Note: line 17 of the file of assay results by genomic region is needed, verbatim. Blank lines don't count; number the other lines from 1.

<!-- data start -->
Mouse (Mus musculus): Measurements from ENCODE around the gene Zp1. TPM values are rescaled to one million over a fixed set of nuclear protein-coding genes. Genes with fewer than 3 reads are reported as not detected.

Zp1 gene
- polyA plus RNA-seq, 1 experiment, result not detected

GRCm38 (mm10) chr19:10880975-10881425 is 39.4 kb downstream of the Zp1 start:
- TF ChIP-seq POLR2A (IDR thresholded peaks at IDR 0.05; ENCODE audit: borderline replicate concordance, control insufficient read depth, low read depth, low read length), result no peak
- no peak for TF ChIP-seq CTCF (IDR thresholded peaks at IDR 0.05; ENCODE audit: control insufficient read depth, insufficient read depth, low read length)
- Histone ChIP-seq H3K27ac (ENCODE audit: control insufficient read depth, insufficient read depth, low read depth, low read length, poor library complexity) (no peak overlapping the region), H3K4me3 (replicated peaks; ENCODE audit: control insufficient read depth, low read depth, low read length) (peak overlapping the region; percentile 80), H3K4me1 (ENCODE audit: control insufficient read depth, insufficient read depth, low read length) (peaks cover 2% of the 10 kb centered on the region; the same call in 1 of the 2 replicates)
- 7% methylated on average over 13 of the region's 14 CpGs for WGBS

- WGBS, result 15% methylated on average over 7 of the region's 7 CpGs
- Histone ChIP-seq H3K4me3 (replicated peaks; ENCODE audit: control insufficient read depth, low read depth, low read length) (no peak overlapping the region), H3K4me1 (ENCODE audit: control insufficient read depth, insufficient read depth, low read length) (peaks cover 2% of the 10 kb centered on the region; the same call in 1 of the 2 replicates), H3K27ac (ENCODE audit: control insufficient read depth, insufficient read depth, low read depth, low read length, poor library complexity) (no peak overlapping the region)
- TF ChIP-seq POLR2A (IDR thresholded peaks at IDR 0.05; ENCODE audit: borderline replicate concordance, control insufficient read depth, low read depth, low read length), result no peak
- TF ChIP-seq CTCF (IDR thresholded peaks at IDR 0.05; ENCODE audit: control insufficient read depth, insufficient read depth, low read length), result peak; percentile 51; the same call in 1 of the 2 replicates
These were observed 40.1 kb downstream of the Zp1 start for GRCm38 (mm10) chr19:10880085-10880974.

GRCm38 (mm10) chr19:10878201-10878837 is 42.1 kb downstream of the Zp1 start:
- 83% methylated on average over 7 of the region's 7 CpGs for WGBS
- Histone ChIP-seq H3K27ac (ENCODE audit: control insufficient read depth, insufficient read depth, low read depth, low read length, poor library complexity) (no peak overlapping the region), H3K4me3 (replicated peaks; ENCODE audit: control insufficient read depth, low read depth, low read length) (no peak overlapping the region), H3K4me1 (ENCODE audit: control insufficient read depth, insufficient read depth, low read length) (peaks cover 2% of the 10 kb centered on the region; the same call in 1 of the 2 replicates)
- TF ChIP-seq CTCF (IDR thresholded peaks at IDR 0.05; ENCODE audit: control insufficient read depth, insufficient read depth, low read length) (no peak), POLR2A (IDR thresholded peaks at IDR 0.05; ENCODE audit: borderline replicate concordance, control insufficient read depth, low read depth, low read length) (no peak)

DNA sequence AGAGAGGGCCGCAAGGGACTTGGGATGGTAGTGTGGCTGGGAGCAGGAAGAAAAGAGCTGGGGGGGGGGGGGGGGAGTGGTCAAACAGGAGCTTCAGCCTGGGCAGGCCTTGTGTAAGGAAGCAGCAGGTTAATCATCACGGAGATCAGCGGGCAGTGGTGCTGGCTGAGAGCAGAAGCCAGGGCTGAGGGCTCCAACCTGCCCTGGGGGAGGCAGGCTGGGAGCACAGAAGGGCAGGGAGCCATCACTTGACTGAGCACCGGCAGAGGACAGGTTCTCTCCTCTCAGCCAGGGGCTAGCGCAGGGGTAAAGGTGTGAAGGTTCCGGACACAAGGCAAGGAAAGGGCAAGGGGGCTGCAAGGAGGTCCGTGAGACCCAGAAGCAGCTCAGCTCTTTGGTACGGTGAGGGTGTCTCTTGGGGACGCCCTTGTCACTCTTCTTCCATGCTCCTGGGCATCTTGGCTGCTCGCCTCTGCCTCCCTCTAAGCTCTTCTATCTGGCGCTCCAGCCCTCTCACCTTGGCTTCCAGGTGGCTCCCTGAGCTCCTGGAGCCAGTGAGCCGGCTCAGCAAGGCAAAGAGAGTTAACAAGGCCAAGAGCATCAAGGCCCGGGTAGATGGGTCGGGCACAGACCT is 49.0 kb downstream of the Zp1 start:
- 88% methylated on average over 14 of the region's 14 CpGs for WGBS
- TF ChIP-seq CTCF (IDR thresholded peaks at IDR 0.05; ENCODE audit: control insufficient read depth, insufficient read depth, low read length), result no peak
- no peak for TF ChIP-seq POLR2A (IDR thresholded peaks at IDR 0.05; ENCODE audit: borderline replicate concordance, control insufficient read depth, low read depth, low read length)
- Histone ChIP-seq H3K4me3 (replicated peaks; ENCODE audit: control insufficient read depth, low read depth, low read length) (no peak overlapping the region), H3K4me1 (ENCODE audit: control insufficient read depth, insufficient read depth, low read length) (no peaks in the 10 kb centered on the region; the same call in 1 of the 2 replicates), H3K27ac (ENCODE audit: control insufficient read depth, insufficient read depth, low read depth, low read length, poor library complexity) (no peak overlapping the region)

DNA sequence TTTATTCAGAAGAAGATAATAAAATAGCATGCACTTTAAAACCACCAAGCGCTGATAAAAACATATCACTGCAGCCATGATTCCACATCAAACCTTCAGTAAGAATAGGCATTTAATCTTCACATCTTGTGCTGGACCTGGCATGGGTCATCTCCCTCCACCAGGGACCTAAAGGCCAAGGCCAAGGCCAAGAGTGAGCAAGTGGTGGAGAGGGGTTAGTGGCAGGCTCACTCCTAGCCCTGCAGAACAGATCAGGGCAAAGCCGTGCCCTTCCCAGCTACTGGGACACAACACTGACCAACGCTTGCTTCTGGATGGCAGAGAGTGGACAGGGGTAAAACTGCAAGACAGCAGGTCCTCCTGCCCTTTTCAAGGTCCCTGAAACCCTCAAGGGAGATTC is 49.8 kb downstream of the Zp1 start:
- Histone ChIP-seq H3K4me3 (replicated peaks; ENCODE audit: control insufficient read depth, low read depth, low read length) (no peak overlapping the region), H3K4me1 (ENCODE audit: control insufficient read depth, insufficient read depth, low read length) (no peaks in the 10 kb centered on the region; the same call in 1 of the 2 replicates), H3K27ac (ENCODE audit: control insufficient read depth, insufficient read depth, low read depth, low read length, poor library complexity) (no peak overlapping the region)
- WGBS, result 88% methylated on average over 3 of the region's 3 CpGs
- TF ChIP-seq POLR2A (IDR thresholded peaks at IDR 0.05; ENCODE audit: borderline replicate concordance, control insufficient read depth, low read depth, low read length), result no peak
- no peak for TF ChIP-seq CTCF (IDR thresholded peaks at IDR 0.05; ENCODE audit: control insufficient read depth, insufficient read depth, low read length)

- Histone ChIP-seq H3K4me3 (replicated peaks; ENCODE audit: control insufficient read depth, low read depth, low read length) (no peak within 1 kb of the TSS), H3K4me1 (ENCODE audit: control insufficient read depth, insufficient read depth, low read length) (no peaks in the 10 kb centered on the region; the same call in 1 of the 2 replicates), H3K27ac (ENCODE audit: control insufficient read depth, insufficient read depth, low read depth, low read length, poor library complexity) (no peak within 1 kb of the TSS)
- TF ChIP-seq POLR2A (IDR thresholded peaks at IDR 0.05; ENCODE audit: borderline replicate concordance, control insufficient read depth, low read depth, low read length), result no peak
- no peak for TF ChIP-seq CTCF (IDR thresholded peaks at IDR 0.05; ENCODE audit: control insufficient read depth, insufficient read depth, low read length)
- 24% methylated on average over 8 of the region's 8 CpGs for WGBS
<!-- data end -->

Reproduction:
- TF ChIP-seq CTCF (IDR thresholded peaks at IDR 0.05; ENCODE audit: control insufficient read depth, insufficient read depth, low read length) (no peak), POLR2A (IDR thresholded peaks at IDR 0.05; ENCODE audit: borderline replicate concordance, control insufficient read depth, low read depth, low read length) (no peak)